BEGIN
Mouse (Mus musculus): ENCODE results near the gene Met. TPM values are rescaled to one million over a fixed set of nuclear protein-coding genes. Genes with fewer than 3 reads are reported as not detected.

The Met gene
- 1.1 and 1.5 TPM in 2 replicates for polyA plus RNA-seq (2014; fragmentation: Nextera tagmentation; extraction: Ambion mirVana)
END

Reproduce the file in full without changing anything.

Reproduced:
Mouse (Mus musculus): ENCODE results near the gene Met. TPM values are rescaled to one million over a fixed set of nuclear protein-coding genes. Genes with fewer than 3 reads are reported as not detected.

The Met gene
- 1.1 and 1.5 TPM in 2 replicates for polyA plus RNA-seq (2014; fragmentation: Nextera tagmentation; extraction: Ambion mirVana)